In 2016, Droege was still working at the Beltsville facility. He worked in a cramped office overflowing with framed cases of mounted bee specimens, pizza boxes full of mounted bee specimens, and random single bees and other curious insects of every sort preserved in every possible manner imaginable. In that office, he also had his bee photography studio, where he and his colleagues create detailed images, like the one above of a Cicindella purpurea, and upload them to the bee lab’s Flickr page. In the basement, he took the preserved specimens from jars of soapy water and dried them out in a clothes dryer for taxonomic identification.
The money was running short by 2017. “I’m going to get screwed here if I don’t do something,” he thought. Then, he found the old whooping crane facilities not too far away. He asked his superiors to give him the keys to that building, and he’d move in and fix the place up. “They were so desperate that they said ‘Yes.’”
The place was a lot more run down when Droege first moved in. “The stench of mouse urine was everywhere,” he said. The area was nearly forgotten. It was in such bad condition that he could do whatever he wanted with the place. He gutted the main building, sawed his own timber to create a work shed, and fixed up some of the old facilities. Inside, he rehomed all of his pizza boxes and framed specimen trays, his macro photo study and other curiosities like a massive stuffed immature bald eagle (Haliaeetus leucocephalus) that watches over the lab.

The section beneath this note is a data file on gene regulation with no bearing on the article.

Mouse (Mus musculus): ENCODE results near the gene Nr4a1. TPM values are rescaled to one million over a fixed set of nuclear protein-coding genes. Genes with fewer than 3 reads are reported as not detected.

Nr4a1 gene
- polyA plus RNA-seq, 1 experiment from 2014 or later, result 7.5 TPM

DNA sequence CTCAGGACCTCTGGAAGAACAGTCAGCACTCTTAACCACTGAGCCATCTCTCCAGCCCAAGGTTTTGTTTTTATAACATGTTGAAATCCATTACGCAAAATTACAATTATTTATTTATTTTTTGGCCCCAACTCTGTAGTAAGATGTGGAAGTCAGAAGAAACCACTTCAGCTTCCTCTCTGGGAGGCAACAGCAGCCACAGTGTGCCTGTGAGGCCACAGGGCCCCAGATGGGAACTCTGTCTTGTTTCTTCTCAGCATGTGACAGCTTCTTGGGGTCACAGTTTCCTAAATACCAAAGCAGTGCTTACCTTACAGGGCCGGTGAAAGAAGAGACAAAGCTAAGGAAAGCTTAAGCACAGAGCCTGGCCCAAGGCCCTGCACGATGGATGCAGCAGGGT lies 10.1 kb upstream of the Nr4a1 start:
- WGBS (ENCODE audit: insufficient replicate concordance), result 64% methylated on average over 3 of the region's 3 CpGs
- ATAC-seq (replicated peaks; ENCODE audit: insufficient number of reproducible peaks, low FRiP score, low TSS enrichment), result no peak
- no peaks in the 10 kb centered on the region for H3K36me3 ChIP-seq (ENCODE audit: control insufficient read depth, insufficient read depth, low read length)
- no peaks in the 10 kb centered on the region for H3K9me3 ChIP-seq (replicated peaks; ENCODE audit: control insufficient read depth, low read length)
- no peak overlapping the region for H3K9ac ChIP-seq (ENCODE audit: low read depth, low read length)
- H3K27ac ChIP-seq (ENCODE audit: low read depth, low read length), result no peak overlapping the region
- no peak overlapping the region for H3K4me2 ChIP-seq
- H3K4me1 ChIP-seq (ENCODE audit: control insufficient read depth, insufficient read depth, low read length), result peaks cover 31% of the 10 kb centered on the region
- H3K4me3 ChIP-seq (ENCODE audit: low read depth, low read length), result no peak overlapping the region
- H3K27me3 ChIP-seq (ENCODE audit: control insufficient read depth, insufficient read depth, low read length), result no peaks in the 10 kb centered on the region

His partner, an artist working with recycled tiles, created mosaic work on the side of the colorful building, and Droege used local earth and lime plaster on some of the walls to create an earthier vibe. When the higher-ups finally visited Droege to try to put a stop to some of his building projects, it was already too late. “My safety officer was like ‘Oh my god, he’s putting mud on the walls!’”
But Droege was more focused on the ecosystem outside the laboratory. Since the place had more or less been left to rot as the whooping crane program was shutting down, invasive plants like Japanese honeysuckle, bittersweet, and “horrible callery pear” that sometimes produces smells of rotten fish proliferated in the altered area. Droege has been working to remove these and reinstall native plants to improve bee diversity.
“Part of our mission—this is a self-imposed mission—is to encourage people to convert these horrible habitats into something more in line with pollinator habitat,” he said.
At the same time, he’s conducting surveys to see what kind of bees might be attracted to these invasive plants.